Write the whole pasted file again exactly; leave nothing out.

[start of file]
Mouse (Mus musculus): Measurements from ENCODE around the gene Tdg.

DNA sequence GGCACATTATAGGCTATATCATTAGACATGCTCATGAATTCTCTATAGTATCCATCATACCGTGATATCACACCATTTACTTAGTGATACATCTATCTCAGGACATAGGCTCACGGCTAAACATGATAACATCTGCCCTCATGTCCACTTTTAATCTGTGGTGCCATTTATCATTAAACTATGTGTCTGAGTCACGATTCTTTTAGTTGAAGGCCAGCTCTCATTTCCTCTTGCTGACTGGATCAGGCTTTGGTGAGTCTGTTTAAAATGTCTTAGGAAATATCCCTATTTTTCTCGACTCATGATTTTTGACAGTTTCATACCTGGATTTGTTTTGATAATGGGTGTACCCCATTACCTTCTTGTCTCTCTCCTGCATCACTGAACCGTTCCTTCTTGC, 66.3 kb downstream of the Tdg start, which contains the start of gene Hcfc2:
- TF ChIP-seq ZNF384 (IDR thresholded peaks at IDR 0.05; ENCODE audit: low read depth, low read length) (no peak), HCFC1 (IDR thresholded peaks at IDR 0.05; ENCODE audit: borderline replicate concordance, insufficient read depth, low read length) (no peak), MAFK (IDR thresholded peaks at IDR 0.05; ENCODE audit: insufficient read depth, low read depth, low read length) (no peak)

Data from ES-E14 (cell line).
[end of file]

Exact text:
Mouse (Mus musculus): Measurements from ENCODE around the gene Tdg.

DNA sequence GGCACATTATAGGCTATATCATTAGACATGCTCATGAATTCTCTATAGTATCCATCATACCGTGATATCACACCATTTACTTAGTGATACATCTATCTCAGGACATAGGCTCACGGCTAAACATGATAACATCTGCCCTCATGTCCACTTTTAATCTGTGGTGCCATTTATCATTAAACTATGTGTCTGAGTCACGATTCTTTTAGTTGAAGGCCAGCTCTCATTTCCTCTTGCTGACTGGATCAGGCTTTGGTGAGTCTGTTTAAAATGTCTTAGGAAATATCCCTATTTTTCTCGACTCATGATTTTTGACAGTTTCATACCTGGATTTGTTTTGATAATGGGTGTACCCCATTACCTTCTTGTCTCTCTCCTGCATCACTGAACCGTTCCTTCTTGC, 66.3 kb downstream of the Tdg start, which contains the start of gene Hcfc2:
- TF ChIP-seq ZNF384 (IDR thresholded peaks at IDR 0.05; ENCODE audit: low read depth, low read length) (no peak), HCFC1 (IDR thresholded peaks at IDR 0.05; ENCODE audit: borderline replicate concordance, insufficient read depth, low read length) (no peak), MAFK (IDR thresholded peaks at IDR 0.05; ENCODE audit: insufficient read depth, low read depth, low read length) (no peak)

Data from ES-E14 (cell line).